Start-ups run from apps like FRNCI, a kind of couch surfing for meeting people to take you around Taipei and soon other cities, to Bitmark, a blockchain-based system for establishing and transferring ownership of digital assets, to Lyra VR, an award-winning immersive music creation experience. FRNCI’s co-founders & team members took me around Taipei and the experience was amazing…. An incredibly fun and time-efficient way to literally get the flavor of the city and insights into the culture.
Logo credit: Taipei Economic & Cultural New York Office
Hsinchu Science Park
A science and tech park inspired by Silicon Valley, that is home to small start ups and more than 400 high-tech companies, primarily involved in semiconductors, computers, telecommunications, and optoelectronics. It was intentionally located next to two of Taiwan’s most prestigious, technically oriented universities: National Tsing Hua University and National Chiao Tung University. The goal of the science park is twofold: to foster cutting edge, state of the art scientific and tech innovations that can be commercialized to grow the economy, and to provide synergistic learning and inspiration through close proximity to others involved in related pursuits. The two largest semiconductor factories in the world are located there: TSMC (Taiwan Semiconductor Microelectronics Corporation) and UMC (United Microelectronic Corporation).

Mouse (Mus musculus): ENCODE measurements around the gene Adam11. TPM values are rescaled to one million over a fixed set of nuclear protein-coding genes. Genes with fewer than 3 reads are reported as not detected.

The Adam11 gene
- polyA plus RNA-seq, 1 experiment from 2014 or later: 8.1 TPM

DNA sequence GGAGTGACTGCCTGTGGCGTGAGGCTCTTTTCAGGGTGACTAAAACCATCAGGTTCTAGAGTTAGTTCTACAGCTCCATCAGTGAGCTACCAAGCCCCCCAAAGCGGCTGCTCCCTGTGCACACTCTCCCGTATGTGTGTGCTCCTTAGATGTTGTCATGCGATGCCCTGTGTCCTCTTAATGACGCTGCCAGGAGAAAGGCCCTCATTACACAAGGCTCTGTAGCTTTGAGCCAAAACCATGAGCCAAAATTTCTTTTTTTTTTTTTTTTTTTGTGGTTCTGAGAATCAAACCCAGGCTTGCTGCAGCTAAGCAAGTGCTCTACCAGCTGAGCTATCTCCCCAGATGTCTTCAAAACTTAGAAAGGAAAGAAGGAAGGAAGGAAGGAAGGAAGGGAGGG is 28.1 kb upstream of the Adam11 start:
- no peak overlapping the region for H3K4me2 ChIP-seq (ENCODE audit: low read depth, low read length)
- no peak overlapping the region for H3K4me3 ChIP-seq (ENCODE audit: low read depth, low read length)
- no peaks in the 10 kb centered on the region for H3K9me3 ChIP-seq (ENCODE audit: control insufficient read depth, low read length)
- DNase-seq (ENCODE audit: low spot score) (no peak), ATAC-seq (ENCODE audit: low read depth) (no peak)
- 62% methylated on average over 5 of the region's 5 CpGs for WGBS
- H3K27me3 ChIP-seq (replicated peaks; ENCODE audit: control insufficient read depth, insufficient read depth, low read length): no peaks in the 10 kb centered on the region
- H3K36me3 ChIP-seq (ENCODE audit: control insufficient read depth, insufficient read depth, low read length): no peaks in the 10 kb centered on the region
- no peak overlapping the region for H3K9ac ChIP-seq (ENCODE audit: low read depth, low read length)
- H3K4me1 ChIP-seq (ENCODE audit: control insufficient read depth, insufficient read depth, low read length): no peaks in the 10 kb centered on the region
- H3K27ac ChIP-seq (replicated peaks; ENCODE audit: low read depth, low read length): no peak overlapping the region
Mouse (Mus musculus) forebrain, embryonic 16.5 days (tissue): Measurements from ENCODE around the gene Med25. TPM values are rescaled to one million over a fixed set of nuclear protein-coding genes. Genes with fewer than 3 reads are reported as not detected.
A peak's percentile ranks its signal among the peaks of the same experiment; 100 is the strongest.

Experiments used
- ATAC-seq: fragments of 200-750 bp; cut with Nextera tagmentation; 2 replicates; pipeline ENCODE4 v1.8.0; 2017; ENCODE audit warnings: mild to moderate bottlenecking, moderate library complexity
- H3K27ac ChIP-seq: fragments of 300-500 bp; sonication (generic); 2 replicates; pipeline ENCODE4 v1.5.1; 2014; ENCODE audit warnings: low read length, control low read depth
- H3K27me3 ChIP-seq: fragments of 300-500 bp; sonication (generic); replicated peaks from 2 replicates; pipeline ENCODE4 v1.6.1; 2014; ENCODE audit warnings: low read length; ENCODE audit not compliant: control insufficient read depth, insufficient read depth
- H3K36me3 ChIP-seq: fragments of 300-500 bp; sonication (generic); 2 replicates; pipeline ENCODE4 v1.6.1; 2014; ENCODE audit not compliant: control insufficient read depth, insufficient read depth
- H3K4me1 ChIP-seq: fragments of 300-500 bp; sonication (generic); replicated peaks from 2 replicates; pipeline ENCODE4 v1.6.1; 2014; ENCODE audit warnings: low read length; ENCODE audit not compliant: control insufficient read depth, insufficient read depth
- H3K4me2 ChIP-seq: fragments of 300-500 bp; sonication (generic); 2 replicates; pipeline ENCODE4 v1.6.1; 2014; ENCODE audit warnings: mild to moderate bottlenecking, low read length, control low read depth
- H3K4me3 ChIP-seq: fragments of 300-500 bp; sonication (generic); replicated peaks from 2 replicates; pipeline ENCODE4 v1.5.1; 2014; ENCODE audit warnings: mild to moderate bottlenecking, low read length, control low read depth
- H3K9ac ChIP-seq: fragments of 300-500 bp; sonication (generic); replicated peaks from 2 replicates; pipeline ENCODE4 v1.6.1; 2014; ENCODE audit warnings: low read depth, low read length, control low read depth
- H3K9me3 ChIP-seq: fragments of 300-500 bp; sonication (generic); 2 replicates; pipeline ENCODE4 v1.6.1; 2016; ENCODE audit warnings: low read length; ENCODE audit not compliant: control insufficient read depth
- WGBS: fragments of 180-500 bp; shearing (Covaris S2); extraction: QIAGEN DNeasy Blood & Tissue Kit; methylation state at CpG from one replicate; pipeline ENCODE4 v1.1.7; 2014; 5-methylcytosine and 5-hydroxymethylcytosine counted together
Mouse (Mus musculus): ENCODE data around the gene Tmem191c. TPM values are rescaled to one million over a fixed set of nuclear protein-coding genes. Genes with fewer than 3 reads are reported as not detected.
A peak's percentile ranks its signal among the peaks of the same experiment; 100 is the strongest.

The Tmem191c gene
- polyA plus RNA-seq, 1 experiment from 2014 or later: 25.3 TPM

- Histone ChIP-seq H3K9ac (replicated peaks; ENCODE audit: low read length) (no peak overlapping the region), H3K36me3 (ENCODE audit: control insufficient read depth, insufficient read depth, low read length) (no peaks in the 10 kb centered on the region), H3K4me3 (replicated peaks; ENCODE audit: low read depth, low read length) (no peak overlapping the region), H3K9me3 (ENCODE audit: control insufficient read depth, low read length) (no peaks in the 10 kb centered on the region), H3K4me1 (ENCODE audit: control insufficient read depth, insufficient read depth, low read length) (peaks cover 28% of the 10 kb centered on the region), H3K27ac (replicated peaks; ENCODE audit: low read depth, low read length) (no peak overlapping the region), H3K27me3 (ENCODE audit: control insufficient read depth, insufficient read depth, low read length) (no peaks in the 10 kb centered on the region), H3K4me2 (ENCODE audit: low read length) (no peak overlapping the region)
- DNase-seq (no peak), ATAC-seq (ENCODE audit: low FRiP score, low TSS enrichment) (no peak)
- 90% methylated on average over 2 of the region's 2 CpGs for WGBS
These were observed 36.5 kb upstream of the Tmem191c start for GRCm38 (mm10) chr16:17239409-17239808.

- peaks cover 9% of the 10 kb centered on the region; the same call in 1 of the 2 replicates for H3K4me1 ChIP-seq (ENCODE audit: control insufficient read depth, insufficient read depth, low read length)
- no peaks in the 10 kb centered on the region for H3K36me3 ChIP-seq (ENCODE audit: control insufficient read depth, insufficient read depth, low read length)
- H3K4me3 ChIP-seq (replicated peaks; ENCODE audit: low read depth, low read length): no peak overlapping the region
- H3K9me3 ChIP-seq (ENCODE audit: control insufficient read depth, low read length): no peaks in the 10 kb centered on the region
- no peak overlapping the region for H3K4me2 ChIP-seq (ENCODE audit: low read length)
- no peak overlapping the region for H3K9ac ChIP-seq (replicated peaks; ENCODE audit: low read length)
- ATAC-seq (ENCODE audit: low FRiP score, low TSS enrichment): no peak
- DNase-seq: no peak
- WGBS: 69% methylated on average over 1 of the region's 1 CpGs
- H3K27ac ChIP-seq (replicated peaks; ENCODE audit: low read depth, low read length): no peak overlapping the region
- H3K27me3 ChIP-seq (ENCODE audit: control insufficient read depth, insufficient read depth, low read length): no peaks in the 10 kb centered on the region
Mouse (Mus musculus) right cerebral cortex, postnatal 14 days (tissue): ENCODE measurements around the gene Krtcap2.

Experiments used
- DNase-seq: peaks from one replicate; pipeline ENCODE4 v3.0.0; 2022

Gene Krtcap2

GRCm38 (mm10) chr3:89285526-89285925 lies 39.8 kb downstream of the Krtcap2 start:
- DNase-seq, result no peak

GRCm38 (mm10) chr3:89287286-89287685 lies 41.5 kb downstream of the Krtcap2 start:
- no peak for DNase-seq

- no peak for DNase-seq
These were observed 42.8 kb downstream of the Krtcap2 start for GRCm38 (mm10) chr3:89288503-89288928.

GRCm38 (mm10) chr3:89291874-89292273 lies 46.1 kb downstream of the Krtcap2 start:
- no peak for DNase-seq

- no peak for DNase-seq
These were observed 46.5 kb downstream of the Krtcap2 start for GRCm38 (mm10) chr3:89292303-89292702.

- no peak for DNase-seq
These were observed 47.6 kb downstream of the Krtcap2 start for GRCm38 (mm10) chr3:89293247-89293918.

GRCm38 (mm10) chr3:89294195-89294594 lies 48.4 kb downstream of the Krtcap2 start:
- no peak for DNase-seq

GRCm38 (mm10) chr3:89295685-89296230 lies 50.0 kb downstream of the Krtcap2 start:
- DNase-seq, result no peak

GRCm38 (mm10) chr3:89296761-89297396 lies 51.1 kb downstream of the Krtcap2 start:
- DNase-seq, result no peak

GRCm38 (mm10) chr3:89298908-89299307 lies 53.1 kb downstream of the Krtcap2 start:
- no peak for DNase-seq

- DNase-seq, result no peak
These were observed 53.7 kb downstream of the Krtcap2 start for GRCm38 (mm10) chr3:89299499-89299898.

Logo credit: Taipei Economic & Cultural New York Office
ITRI (Industrial Technology Research Institute Of Taiwan)
The goal of ITRI is to help commercialize inventions stemming from Taiwanese research institutions to increase their odds of success. ITRI helps them assess market opportunities, prepare and test prototypes among lead users, run pilot trials, develop business plans, fundraise, and transfer technology. In essence, it’s in the business of taking brilliant inventions and turning them into viable companies with global sales potential.
ITRI has a special group TUSA (Taiwan US Alliance) that facilitates relationships with U.S. Silicon Valley companies for mutually beneficial synergies in information and communications technology products like smartphones, tablets, touch screens, and audio visual driver chips. Having recently visited small countries who are innovators in their regions, like Israel, Singapore, New Zealand, and Chile, all know they have to sell their products and services in other countries if they are to create new, large, and profitable long-term businesses.